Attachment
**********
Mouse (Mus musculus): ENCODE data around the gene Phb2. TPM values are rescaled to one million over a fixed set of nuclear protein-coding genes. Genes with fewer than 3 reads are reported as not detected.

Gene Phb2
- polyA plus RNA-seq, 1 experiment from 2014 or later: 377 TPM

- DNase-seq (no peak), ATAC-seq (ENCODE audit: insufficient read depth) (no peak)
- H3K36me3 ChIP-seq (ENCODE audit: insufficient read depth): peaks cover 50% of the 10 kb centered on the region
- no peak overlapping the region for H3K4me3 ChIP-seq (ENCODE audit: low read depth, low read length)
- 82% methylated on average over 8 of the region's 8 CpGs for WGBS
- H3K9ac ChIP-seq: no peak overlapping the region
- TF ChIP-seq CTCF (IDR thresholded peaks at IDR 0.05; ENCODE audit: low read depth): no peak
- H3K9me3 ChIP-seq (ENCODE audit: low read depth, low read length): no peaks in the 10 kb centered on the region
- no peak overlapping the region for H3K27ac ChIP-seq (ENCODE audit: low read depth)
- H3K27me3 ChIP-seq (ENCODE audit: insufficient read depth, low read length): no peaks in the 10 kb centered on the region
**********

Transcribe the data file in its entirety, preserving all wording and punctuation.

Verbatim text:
Mouse (Mus musculus): ENCODE data around the gene Phb2. TPM values are rescaled to one million over a fixed set of nuclear protein-coding genes. Genes with fewer than 3 reads are reported as not detected.

Gene Phb2
- polyA plus RNA-seq, 1 experiment from 2014 or later: 377 TPM

- DNase-seq (no peak), ATAC-seq (ENCODE audit: insufficient read depth) (no peak)
- H3K36me3 ChIP-seq (ENCODE audit: insufficient read depth): peaks cover 50% of the 10 kb centered on the region
- no peak overlapping the region for H3K4me3 ChIP-seq (ENCODE audit: low read depth, low read length)
- 82% methylated on average over 8 of the region's 8 CpGs for WGBS
- H3K9ac ChIP-seq: no peak overlapping the region
- TF ChIP-seq CTCF (IDR thresholded peaks at IDR 0.05; ENCODE audit: low read depth): no peak
- H3K9me3 ChIP-seq (ENCODE audit: low read depth, low read length): no peaks in the 10 kb centered on the region
- no peak overlapping the region for H3K27ac ChIP-seq (ENCODE audit: low read depth)
- H3K27me3 ChIP-seq (ENCODE audit: insufficient read depth, low read length): no peaks in the 10 kb centered on the region